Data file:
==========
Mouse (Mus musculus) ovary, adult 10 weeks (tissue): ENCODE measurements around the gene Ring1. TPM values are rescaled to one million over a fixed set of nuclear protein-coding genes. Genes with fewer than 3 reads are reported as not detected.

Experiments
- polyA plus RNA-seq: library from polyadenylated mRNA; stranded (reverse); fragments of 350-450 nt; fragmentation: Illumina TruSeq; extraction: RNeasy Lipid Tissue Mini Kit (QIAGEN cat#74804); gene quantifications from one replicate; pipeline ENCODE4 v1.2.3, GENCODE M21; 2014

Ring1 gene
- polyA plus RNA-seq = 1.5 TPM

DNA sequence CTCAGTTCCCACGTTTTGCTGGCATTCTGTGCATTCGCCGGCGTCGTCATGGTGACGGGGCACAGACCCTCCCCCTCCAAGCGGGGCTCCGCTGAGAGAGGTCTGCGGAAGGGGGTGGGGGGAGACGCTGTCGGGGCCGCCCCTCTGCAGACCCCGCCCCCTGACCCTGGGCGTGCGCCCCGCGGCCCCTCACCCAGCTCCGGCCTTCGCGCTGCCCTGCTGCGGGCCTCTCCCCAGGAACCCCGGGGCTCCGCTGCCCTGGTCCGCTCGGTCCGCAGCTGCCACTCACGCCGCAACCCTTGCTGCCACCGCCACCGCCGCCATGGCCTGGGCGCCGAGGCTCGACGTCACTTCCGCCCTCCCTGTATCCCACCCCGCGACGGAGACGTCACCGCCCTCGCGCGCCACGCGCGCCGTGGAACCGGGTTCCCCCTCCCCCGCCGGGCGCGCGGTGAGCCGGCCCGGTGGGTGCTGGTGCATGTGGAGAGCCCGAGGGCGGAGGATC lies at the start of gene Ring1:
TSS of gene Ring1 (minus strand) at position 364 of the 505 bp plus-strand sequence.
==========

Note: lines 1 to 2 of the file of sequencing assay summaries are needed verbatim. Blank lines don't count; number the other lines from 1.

Mouse (Mus musculus) ovary, adult 10 weeks (tissue): ENCODE measurements around the gene Ring1. TPM values are rescaled to one million over a fixed set of nuclear protein-coding genes. Genes with fewer than 3 reads are reported as not detected.

Experiments